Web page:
OK, this shouldn't come as much of a surprise. But the abortion-rights group NARAL Pro-Choice America says that none of the declared Republican candidates for president — nor any of those thought to be waiting in the wings — would pass muster with voters who support a woman's right to choose.
"They're all equally unacceptable," said Donna Crane, the group's policy director, at a briefing to release a thick briefing book detailing the reproductive-health records of a dozen Republicans who are or could be running to challenge President Obama in 2012. "The outcome of the 2012 Presidential election could very well determine whether abortion remains legal and accessible for the next generation of American women," she said.
An updated report accompanying the background briefing book details all the powers of a president when it comes to reproductive health care, including the power to appoint Supreme Court justices and lower court judges, the power to issue executive orders, and the power to appoint executive branch officials who oversee health and judicial agencies.
And while all the declared candidates, plus Texas Gov. Rick Perry and former Alaska Gov. Sarah Palin, say they are anti-abortion, said NARAL Deputy General Counsel Lissy Moskowitz, "most of the major candidates have (also) been on record saying they're in favor of defunding Planned Parenthood."
In fact, this cycle's crop of GOP candidates is similar to the 2008 field in that all except former New York Mayor Rudy Guiliani (whose record was unclear, according NARAL says) are avowedly anti-abortion.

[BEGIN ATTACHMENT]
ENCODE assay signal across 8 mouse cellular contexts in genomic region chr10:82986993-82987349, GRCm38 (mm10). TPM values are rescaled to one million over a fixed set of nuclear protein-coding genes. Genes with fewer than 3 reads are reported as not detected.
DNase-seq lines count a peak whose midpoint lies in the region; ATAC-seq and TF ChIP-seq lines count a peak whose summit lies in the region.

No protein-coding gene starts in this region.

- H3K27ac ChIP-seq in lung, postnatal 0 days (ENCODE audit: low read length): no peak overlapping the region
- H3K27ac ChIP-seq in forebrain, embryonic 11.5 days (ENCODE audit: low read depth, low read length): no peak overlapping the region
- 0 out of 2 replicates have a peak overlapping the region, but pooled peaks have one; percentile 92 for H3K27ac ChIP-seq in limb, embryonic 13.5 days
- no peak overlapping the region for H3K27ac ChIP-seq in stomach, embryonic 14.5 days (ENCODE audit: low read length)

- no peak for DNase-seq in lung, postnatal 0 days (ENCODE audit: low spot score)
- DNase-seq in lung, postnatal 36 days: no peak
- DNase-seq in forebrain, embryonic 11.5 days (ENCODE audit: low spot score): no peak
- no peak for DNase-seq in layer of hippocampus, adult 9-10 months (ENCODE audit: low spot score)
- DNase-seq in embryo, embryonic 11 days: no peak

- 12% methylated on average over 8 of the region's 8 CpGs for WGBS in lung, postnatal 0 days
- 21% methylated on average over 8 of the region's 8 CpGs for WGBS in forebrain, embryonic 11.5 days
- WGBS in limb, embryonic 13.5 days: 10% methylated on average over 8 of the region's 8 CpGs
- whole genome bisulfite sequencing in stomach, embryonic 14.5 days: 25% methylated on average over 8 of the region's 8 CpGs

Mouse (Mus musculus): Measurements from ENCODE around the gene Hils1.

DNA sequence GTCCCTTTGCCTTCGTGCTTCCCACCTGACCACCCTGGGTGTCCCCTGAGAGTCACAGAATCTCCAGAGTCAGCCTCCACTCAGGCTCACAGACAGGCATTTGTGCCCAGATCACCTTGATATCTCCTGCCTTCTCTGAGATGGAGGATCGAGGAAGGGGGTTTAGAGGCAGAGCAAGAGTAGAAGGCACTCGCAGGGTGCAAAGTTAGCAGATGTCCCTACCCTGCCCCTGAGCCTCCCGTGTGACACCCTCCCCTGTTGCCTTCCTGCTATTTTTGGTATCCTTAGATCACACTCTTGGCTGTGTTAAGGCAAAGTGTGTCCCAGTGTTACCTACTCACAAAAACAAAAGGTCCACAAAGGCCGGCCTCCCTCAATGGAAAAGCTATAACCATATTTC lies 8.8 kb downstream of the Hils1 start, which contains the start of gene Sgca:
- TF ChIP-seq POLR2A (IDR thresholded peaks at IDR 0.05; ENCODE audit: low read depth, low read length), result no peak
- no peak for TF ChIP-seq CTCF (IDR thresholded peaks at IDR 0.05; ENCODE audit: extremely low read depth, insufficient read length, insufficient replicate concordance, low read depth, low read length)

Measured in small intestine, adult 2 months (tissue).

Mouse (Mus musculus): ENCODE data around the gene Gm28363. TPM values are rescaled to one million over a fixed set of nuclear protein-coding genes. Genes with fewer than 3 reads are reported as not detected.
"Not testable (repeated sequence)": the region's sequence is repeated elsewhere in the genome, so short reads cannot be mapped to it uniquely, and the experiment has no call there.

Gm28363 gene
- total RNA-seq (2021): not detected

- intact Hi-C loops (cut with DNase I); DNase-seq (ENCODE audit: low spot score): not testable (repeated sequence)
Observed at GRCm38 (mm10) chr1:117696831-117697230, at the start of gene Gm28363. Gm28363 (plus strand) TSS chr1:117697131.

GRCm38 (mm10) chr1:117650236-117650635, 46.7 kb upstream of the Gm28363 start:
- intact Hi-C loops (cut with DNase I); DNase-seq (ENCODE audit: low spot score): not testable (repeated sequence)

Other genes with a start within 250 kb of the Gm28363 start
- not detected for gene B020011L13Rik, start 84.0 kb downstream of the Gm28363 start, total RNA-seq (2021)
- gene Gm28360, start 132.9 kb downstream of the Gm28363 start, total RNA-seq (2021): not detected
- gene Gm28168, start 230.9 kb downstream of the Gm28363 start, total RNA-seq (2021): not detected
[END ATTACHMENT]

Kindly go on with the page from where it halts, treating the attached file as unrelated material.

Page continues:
There is a big difference from 2008, however, when it comes to birth control.
For the first time, many, if not most of the candidates have come out not just for the defunding of Planned Parenthood (which is at least arguably about abortion), but some have also voted against — and spoken out against — any kind of federal funding for contraception.
NARAL officials didn't rank the candidates in order of disapproval. The point of the exercise, said Ted Miller, the group's communications director, is to educate the public about the particulars of the candidates' views.
Back in 2008, he said, the group's report on the history of GOP Candidate John McCain's record on reproductive health was critical, "because many people assumed that he was a moderate maverick. And they interpreted that phrase to mean pro-choice." But, in fact, he has opposed abortion rights.
As you might expect, those on the other side of the abortion debate find any of the prospective GOP challengers preferable to the incumbent. "No one is as pro-abortion as Barack Obama," says Ciara Matthews, communications director for the conservative Susan B. Anthony List.
That group has asked candidates to sign a pledge vowing to nominate only anti-abortion candidates to judgeships and top executive branch positions, as well as to defund Planned Parenthood "and all other contractors and recipients of federal funds with affiliates that perform or fund abortions."
So far, six candidates, including Reps. Michele Bachmann and former Minnesota Gov. Tim Pawlenty have signed the group's pledge. Three candidates have formally declined: former Massachusetts Gov. Mitt Romney, former pizza executive Herman Cain, and former Utah Gov. Jon Huntsman. All three still call themselves anti-abortion.
While Matthews said the group isn't picking and choosing favorites among the field, "we'd certainly take a non-pledge signer over Barack Obama."